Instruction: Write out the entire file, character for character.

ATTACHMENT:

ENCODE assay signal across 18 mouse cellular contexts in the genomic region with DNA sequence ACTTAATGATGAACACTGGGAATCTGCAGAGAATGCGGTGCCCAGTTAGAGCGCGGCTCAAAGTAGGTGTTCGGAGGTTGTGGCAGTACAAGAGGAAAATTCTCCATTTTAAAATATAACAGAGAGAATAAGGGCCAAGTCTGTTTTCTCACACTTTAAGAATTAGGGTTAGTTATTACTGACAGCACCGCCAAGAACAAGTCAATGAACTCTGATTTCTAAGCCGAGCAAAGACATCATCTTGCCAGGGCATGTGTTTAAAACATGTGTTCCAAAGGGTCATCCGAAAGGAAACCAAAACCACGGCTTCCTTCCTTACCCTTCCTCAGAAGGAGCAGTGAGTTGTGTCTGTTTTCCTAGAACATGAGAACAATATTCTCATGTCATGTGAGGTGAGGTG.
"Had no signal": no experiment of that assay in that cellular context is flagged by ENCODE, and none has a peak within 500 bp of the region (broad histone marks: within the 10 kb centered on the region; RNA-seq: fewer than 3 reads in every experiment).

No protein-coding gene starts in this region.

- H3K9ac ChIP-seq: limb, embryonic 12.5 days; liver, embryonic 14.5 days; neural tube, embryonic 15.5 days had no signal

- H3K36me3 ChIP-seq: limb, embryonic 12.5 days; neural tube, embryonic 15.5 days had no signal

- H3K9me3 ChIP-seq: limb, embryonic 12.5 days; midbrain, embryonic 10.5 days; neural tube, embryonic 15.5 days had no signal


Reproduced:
ENCODE assay signal across 18 mouse cellular contexts in the genomic region with DNA sequence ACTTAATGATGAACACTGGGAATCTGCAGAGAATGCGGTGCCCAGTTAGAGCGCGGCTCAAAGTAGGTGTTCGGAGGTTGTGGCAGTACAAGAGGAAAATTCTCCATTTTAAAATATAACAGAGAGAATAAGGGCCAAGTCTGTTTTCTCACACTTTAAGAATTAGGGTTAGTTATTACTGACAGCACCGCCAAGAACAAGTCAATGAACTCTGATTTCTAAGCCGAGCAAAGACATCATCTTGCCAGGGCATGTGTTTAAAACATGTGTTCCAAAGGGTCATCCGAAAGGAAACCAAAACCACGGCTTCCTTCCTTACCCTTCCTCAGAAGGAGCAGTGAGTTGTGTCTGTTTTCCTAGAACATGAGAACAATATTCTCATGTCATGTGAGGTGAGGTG.
"Had no signal": no experiment of that assay in that cellular context is flagged by ENCODE, and none has a peak within 500 bp of the region (broad histone marks: within the 10 kb centered on the region; RNA-seq: fewer than 3 reads in every experiment).

No protein-coding gene starts in this region.

- H3K9ac ChIP-seq: limb, embryonic 12.5 days; liver, embryonic 14.5 days; neural tube, embryonic 15.5 days had no signal

- H3K36me3 ChIP-seq: limb, embryonic 12.5 days; neural tube, embryonic 15.5 days had no signal

- H3K9me3 ChIP-seq: limb, embryonic 12.5 days; midbrain, embryonic 10.5 days; neural tube, embryonic 15.5 days had no signal